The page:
When fully operational, this large solar project will produce enough energy to power 270,000 homes. It will be the largest solar project east of the Mississippi.
This is exceptionally good news for the Kankakee Valley School Corporation and Kankakee Township who will be losing a good deal of tax revenue when the Schahfer coal fired generating station is retired in 2023.
We know that access to public utilities determines whether new business and industry locates in a county. We are exceptionally excited to partner with the town of DeMotte to bring water and sewer services to the exit 230 interchange on I-65.
The county also established their first TIF district there with the majority of the revenue created to go to DeMotte to help pay to install those utility lines.
It’s easy to see the business expansion that has taken place in Remington, where the town has taken utilities to that interchange as well. I expect the same result south and west of DeMotte.
Many of us are extra excited that Jasper County REMC will be running fiber optic lines around the county to provide broadband to their members. Communities that are not well connected (from a fiber standpoint) stand to lose out to those who have invested in broadband to the last mile. In today’s society, we depend on the internet to conduct business, tele-health visits, virtual learning and for agricultural productivity.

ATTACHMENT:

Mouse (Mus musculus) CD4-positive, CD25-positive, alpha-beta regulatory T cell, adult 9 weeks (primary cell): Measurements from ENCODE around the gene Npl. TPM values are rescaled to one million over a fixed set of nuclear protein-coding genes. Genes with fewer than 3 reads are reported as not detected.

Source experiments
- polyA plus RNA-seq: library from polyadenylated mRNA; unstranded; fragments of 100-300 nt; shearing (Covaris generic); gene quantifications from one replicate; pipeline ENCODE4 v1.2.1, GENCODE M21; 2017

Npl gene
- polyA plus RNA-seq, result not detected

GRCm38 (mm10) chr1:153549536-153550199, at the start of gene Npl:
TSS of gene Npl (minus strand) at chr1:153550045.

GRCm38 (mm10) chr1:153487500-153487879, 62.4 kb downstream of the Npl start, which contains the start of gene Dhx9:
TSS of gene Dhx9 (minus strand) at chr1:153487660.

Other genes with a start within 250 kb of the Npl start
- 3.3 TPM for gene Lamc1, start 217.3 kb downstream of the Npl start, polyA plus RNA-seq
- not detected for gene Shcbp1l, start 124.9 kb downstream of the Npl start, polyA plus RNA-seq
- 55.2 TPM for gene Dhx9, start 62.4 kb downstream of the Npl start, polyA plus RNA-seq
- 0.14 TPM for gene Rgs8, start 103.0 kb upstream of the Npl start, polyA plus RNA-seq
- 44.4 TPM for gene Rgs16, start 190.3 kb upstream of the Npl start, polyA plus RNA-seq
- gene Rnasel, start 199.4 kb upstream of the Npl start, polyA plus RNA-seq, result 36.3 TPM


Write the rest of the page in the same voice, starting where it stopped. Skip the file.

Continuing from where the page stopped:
Thanks to a vision a few decades ago, Jasper County has steadily invested in our bridges. We rank first in the state in the quality of bridges. Our 126 bridges have the highest rating overall than any of Indiana’s 92 counties.
Due to the overwhelming need for face masks due to COVID, Indiana Face Mask was born. This new business purchased the old Green’s furniture building west of Rensselaer and are now in production. They were one of only four companies in the U.S. that qualified for and received a grant from the federal government to begin production. They expect to employ more that 100 people over the next three years.
We are close to powering the county jail with solar energy. A small solar array has been constructed this year to provide electricity to the jail, which will lower our utility costs over time.
Collaboration is key to the success of government. Commissioners Richard Maxwell, Jim Walstra and I have worked with partners such as the county council, city and town governments, local units of government and offices, Purdue Extension and especially the Jasper County Economic Development Organization, under the lead of Stephen Eastridge, to accomplish our targeted priorities necessary for future growth in Jasper County.
While COVID has kept us from worshiping, shopping, working and socializing as we are used to, it shouldn’t redirect our focus of the positive things that have happened during 2020.
One thing is for sure, 2021 will be different.
Thank you for your steadfast dedication and contributions to the successes in Jasper County this year.